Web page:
For the uninitiated, the source of this treat is a black Iberian pig, either pure bred or a minimum 75% pure. The quality of the ham depends on the breed, the amount of corn and acorns and feed at the end, for lesser types, and the 12 to 48 months aging, again a quality factor.  Sliced super thin, it bursts with flavor, the best with just enough chew and just enough fat.

I’ve never met a slice of Jamon Iberico I didn’t like.

Then there was the trip to Tokyo with the daily (at least) toro. And the regular pilgrimages to Berthillon in Paris. Note to self: It may be time for another quality control check on the sorbets.

The trials we travelers face!

“But what do you do with all those raspberries?”

Years ago, living near wonderful U-Pick-It farms in New  Jersey, the owners would ask such questions, perhaps wondering what kind of  person walks off with gargantuan takings of perfect, dead ripe produce week  after week.

Nothing’s changed.

I’m the one hauling too much corn, tomatoes, peaches (you  name it), through the farmer’s market parking lot. The staring lady who cannot  decide between one nectarine and the other probably thinks I am cooking for a  family of six, or for the firehouse down the street.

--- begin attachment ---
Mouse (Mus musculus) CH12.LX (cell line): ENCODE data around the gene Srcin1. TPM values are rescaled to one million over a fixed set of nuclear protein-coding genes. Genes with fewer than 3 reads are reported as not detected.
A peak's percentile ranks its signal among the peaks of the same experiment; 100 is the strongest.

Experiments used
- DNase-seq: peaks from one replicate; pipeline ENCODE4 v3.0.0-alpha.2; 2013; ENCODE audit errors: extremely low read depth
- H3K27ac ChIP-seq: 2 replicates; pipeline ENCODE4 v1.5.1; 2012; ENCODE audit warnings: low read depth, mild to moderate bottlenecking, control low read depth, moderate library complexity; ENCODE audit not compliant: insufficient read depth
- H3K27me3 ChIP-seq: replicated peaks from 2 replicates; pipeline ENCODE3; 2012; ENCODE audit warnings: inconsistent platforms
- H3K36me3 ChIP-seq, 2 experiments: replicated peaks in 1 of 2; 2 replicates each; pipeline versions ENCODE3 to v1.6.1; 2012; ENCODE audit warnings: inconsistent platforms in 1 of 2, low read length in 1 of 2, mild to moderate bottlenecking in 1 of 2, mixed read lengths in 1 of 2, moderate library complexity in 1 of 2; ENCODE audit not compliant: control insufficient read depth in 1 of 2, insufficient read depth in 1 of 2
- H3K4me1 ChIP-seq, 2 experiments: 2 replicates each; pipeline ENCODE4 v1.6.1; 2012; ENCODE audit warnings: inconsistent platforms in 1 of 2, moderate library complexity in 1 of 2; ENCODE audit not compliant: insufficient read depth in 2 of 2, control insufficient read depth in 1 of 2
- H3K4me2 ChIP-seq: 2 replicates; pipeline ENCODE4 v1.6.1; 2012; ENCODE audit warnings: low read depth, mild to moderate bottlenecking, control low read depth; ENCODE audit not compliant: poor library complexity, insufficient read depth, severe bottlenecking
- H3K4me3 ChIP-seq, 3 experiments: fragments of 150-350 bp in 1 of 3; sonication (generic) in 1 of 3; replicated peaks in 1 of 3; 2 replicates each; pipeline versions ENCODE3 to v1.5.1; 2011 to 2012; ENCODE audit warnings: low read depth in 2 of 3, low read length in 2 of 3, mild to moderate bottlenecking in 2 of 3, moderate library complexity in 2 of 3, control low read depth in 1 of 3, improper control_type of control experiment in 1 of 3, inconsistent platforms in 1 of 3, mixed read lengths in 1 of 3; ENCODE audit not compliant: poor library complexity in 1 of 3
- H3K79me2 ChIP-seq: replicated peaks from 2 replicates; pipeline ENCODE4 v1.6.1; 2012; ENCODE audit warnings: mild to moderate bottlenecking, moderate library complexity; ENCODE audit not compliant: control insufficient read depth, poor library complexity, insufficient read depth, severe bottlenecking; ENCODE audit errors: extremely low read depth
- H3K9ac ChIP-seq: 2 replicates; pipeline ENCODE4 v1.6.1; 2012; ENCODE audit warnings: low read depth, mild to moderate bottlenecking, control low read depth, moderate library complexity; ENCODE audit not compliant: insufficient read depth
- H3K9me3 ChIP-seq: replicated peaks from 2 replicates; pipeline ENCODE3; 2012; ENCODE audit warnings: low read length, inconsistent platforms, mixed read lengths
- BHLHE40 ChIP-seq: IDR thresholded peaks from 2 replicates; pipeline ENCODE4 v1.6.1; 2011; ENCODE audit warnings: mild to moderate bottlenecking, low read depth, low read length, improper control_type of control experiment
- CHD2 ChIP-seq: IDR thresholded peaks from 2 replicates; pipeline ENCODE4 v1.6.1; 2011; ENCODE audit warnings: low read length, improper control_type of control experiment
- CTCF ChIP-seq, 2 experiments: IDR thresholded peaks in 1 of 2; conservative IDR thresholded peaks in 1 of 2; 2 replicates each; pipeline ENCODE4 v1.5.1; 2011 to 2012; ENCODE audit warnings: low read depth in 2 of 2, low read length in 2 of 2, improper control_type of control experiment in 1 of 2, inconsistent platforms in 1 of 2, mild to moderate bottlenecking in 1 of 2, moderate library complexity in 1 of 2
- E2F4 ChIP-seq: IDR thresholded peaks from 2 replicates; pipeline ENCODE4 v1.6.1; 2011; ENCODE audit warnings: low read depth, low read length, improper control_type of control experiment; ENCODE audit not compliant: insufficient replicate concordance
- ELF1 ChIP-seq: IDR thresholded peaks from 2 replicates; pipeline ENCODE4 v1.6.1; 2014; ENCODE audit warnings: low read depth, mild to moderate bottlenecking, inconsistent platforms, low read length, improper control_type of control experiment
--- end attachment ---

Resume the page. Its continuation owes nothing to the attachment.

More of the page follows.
But what do I do with all that eggplant?

A key strategy for the single cook with an embarrassment of  market riches is to think of every dish as prep (or “mis en place” as a French  chef would call it) for something else.  Today’s ratatouille may be the go-with for grilled lamb chops on a  summer evening, a cold salad tomorrow, and a quick post-golf lunch with pasta  and grated cheese the next day, and the rest in individual frozen portions, a  taste of August throughout the fall. And this is the key:  Buying at peak, enjoying the moment, and  consuming the rest on a future day when the ingredients won’t be nearly as  good, or nearly as fun to work with.

Welcome to my blog

Hello from Mary Ellen!

It is mostly about one of life’s great pleasures – eating well –  and travel experiences, particularly those involved with markets and dining.  Occasionally there will be little tips, such  as freezing pesto base (sans cheese) in tube shapes to facilitate cutting off
individual portions in the future. “You should put things like that in your blog”,  said one friend.

And, I’ll share some observations along the way. For example, what’s  the difference between a Minnesota Fish Boil and La Truite du Lac Pochee’, Garni au Beurre Fondu? The answer: Nothing and it is  fabulous.

Buon appetito!